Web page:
Principles of Ethics for Psychoanalysis
These principles are intended to aid psychoanalysts individually and collectively in maintaining a high level of ethical conduct. They are not laws, but standards by which a psychoanalyst, or a psychoanalyst in training (also referred to as a candidate) under the auspices of the Canadian Psychoanalytic Society determine the propriety of his conduct in his relationship with patients, with colleagues, with students, with members of allied professions and with the public.
For the purpose of these Principles, a psychoanalyst (sometimes referred to as “analyst”) is a member of the Canadian Psychoanalytic Society.
Objectives of the Profession and the Individual Psychoanalyst
A psychoanalyst shall maintain the standards of practice as set out by the profession.
As a method of investigation of psychic processes, and as a therapeutic method, psychoanalysis has its own specific and particular ethical considerations.
A psychoanalyst shall refrain from any conduct or acts relevant to the practice of psychoanalysis that, having regard to all the circumstances, would reasonably be regarded by members as disgraceful, dishonourable or unprofessional.
Ethical Conduct in the Practice of Psychoanalysis
The selection of psychoanalysis as a method of treatment is determined on the basis of clinical assessment and psychodynamic formulations.
When recommending psychoanalysis, the psychoanalyst takes into consideration and discusses with the analysand a number of factors specific to the psychoanalytic process, in establishing its setting and its working modalities. These modalities include those contractual arrangements (schedule, modes of payment, frequency of sessions, absence, etc.), necessary to the maintenance of psychoanalytic work.
Adequate notice and opportunity for discussion and exploration must be provided for in the event of any changes to the contractual framework originally agreed upon.
The psychoanalyst and/or analysand have the right to recommend or seek consultation from another psychoanalyst or other consultant whenever he or they believe that such consultation may benefit the treatment.
C) Protection of Confidentiality
A psychoanalyst shall respect the confidentiality of his patients information and documents.
When a psychoanalyst uses case material in exchanges with colleagues for scientific, educational or consultative purposes, he should make every reasonable effort to ensure that the identity of the analysand is protected.
D) Payment for Services
When applicable and in accordance with rules governing third party payment, when undertaking the treatment of an analysand, the psychoanalyst and the analysand will agree on the fee and the conditions of payment. Financial agreements between psychoanalysts and analysands must be voluntary, based on full and clear disclosure, and devoid of any coercion, by the psychoanalyst.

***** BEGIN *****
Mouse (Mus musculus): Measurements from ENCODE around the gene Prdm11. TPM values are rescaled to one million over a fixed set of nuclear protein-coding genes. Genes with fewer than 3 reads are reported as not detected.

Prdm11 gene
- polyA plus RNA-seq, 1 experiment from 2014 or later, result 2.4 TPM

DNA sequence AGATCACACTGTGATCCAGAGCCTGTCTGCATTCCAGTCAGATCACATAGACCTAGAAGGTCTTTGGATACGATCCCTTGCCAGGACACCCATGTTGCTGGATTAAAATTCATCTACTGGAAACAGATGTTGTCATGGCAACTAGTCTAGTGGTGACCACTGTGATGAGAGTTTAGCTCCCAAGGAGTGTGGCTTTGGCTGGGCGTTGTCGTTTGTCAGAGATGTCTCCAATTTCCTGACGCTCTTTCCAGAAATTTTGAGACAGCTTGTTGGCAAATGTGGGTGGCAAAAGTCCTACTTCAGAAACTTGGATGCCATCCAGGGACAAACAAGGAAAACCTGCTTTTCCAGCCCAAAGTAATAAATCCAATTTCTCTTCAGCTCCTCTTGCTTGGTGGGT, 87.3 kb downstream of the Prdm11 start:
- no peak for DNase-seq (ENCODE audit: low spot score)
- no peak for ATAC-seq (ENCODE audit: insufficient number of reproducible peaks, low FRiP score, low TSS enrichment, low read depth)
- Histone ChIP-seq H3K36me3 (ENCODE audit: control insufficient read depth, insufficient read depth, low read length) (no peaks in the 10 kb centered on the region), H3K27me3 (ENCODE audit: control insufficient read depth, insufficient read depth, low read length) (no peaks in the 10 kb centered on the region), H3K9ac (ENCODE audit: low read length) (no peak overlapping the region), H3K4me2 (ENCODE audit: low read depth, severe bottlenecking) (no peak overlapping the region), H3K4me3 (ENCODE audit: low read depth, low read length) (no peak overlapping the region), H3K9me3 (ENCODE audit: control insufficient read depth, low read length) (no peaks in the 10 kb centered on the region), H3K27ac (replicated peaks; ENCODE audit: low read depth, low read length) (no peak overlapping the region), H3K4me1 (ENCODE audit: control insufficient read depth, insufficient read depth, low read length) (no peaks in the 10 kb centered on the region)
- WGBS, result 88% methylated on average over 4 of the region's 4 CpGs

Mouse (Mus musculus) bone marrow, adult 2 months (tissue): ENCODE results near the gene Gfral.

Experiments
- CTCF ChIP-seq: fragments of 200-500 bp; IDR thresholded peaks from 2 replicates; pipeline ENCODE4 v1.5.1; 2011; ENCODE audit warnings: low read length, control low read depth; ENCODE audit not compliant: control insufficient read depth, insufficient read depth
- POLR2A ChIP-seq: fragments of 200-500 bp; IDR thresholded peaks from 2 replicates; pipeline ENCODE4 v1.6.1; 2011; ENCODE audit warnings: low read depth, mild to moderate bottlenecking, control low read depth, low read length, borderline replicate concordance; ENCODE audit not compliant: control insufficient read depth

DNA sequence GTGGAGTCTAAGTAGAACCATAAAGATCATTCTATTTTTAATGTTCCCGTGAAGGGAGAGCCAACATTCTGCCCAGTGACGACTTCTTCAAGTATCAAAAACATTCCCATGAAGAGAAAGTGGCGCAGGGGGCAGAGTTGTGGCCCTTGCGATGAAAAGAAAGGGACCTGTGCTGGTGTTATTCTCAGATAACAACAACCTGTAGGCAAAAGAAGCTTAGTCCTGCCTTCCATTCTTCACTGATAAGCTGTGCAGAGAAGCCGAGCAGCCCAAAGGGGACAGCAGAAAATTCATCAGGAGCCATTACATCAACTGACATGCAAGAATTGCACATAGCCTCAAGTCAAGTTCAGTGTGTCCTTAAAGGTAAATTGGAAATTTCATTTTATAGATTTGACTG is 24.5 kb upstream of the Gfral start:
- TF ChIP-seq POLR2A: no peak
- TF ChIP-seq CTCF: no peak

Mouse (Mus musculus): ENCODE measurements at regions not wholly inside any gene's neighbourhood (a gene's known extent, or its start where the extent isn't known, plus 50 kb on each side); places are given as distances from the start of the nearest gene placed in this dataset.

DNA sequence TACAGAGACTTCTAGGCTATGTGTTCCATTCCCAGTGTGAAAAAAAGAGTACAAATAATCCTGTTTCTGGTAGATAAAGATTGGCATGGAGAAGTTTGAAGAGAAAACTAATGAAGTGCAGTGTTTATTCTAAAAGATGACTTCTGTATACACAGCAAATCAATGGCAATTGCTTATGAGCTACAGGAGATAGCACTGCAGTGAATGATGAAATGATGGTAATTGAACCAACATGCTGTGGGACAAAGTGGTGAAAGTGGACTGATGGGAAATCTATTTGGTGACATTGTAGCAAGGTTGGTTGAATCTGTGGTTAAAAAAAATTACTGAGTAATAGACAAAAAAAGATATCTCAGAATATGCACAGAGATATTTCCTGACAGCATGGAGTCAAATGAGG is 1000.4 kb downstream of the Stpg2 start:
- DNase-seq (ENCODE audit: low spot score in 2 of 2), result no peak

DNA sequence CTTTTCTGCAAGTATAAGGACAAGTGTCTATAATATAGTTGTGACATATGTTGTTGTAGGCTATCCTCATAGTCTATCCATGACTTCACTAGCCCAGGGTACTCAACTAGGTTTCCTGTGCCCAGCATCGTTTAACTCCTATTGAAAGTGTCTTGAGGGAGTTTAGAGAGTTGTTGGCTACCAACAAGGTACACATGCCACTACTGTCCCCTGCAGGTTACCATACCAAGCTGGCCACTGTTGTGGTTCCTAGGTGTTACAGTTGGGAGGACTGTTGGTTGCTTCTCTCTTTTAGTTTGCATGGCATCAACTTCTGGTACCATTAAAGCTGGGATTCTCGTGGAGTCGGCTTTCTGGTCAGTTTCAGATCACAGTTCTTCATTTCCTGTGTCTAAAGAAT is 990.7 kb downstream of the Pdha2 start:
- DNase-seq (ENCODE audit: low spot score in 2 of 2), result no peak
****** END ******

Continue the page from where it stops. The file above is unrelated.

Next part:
E) The Psychoanalyst in Other Roles
If a psychoanalyst deals with patients in another professional capacity (for instance, as a general psychiatrist, social worker, or psychologist), he will also be bound by the rules of that profession.
F) Sexual Misconduct in Relation to Analysands
A psychoanalyst shall not engage in sexual relationships or other forms of sexually intimate behaviour with the analysand.
G) Relationships with Analysands/Patients of Colleagues
In providing consultation to analysands/patients of colleagues, the consultants should ascertain whether the person seeking the consultation has informed the treating analyst. The consultant should determine that this is in the best interest of the analysand prior to making his recommendation.
H) Relationships in Psychoanalytic Training and Education
Rules of conduct contained in these principles of ethics apply equally to the Training Analyst-Candidate analysand dyad.
As teachers and supervisors, psychoanalysts have a special responsibility to be aware of difficulties that can arise as a result of the asymmetry inherent in the course of relationships with candidates.
Prior to a psychoanalyst’s death or unavailability the psychoanalyst shall, with due regard for patient confidentiality, make provision for each patient to be informed (including options for continuing treatment).
Remedial Measures for the Psychoanalyst
When the analyst becomes aware that personal difficulties or illness could potentially threaten or disturb the quality of his work, he should avail himself promptly of remedial measures. Any analyst who observes any such occurrence in a colleague should actively encourage and assist him to seek these measures. The analyst may alternatively report this to members designated by the Executive Council.
Adopted: June 1993.
Revised: June 1994, 1997, 2000
Revised: June 2001 – (Please note that Section II of the previous Principles of Ethics has been deleted following the June 2001 vote and that all subsequent sections have therefore been renumbered.)
Revised: July 2002
Revised: July 2007